As the ICA celebrates its 125th anniversary, we talked to five members of the ICA Youth Network’s executive committee about the movement’s legacy and how it could shape the future..
If cooperatives didn’t exist today, why would they be needed and how would they be making a difference?
Ana Aguirre, Vice President for Europe, and Co-Founder and INNpulsory Business Lead at worker cooperative TAZEBAEZ in the Basque Country, Spain: As Mondragon founder José María Arizmendiarrieta always said, cooperatives must not be the end goal but a tool for development. We use cooperatives as a system to attain a better society. It’s a model that stands for shared ownership and democratic decision-making and that matters, but our aim should not be to just have cooperatives, but to have a more humane enterprise model. Another thing to bear in mind is that the cooperative model may not be for everyone. It is a value-based model that implies solidarity and I don’t think this is a value that applies to everyone. Society would be a lot better if everyone showed the same amount of solidarity as cooperatives. Here in Mondragon we created a system that encourages people to show solidarity and that is an amazing value because it makes one a better person after joining.
Sébastien Chaillou, President and Chief Director of the Solidarité Etudiante initiative in France: If cooperatives didn’t exist society would be much more violent. It would be all or nothing. Cooperatives and the winder social economy show us a different way of doing business. They act as a development tool – not only to fight for a common goal as a trade union or a political party would, but also to allow people to place values at the heart of what they do whilst doing things their own way. You can discover the cooperative model and adapt it yourself. People have to discover it little by little.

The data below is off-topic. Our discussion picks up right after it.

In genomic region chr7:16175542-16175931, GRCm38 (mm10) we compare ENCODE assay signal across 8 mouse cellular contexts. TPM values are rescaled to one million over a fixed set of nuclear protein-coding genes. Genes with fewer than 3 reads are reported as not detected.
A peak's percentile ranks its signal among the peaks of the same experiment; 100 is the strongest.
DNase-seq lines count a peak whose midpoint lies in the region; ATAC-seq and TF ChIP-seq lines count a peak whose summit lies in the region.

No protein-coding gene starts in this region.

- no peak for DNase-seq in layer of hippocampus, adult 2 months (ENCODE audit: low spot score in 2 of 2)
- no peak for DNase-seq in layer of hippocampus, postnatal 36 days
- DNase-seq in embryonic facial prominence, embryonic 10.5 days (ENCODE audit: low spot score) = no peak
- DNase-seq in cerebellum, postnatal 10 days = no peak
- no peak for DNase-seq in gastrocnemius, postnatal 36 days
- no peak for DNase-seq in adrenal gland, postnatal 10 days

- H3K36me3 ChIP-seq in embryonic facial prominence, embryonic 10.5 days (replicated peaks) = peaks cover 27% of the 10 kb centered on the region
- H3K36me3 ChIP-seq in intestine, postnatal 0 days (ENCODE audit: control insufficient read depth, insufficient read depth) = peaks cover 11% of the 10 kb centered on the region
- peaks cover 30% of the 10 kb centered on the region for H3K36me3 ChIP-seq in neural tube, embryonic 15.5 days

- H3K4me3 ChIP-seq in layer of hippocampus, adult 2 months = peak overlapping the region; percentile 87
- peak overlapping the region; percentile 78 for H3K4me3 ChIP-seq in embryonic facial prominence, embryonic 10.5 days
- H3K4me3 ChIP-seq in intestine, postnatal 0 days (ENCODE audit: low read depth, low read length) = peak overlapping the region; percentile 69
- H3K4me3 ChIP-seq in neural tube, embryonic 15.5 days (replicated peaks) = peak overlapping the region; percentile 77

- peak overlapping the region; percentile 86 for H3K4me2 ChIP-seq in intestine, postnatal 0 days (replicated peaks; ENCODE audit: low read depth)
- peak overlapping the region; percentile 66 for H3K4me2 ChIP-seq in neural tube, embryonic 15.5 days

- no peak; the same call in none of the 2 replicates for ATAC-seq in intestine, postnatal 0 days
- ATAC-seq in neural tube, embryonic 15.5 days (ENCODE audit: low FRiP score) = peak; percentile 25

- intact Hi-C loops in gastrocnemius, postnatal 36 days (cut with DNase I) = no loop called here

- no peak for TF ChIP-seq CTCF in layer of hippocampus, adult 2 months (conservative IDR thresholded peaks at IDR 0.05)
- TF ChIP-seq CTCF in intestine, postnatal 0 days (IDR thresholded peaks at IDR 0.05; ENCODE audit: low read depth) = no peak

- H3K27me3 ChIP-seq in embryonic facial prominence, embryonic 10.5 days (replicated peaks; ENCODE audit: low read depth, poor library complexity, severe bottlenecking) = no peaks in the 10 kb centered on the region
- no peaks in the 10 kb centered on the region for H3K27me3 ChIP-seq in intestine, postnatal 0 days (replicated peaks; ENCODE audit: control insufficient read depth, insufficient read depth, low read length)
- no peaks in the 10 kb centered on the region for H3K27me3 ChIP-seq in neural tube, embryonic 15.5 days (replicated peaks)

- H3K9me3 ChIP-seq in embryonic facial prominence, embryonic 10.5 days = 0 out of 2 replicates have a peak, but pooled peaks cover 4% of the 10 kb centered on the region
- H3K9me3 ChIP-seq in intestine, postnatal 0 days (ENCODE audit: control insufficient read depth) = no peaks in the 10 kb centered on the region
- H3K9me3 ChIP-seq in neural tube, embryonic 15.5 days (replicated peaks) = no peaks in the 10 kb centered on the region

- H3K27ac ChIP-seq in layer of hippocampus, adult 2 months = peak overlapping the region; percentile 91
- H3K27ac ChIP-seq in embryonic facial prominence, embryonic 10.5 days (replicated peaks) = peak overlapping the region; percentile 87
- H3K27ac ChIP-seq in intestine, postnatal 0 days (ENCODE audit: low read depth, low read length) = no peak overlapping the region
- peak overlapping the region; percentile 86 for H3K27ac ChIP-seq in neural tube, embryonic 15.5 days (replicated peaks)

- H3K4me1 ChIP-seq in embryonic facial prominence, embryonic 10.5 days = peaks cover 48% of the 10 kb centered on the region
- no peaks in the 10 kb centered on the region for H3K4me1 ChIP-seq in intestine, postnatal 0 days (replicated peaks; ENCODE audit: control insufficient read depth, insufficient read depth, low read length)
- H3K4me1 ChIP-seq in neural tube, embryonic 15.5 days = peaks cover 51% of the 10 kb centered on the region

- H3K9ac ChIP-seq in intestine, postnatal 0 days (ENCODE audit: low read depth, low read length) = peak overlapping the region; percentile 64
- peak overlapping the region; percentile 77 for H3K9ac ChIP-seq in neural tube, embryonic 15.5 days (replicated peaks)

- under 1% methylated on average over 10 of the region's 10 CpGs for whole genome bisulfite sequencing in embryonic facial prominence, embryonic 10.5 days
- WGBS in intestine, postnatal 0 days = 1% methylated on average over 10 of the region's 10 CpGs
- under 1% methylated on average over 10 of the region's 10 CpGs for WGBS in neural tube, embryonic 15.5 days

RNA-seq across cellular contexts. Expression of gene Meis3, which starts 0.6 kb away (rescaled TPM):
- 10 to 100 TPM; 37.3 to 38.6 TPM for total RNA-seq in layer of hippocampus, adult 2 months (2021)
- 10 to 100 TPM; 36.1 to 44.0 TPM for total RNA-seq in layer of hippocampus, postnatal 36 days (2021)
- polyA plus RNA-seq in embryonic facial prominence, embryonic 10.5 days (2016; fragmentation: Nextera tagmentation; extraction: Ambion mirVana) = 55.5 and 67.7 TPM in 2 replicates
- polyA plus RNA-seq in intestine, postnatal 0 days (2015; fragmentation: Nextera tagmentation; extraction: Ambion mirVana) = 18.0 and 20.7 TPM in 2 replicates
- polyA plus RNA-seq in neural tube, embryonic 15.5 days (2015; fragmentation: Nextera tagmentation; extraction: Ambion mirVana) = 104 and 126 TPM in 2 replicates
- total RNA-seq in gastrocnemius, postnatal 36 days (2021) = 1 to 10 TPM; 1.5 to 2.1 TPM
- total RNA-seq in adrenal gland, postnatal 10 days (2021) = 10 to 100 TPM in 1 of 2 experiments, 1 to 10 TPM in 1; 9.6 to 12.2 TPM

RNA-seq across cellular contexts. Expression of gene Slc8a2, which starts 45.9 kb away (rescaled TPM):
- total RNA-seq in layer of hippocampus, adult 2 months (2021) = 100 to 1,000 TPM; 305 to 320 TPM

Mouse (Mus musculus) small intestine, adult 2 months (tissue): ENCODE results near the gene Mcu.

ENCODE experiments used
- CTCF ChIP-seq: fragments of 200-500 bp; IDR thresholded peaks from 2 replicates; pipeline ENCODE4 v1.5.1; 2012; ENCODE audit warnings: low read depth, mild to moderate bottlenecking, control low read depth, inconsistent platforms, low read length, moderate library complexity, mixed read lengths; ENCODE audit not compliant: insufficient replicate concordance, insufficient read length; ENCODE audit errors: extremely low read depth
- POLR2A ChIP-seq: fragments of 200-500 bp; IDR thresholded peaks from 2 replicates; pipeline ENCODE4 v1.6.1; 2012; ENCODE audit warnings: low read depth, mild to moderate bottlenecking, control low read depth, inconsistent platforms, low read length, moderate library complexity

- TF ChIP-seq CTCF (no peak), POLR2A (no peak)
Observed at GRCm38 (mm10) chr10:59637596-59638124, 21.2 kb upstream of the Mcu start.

Alireza Banaeifar, ICA Youth Network’s executive committee member and International Affairs Manager Iran Chamber of Cooperatives (ICC): Cooperatives bring a number of social benefits, such as creating jobs or meeting supply and demand. The cooperative movement also empowers people by giving everyone an equal voice. In the chaotic world we live in, cooperatives are a great asset because the more people and businesses are thinking about increasing their economic share, the bigger the gaps between different countries and different groups of people get. In some areas people don’t know what to do with the excess of commodities and in other areas we witness people dying for a piece of bread. The cooperative movement shows these different groups of people how to work together, decide together and live together.
Angélica Soberanes, Vice-President for the Americas, and Communications Coordinator at Cooperativa La Cruz Azul in Mexico: I think if cooperatives didn’t exist we would invent them right now. They are very needed at this moment in time. Maybe we would call them the social economy or something else but cooperation would always exist, it’s in human nature.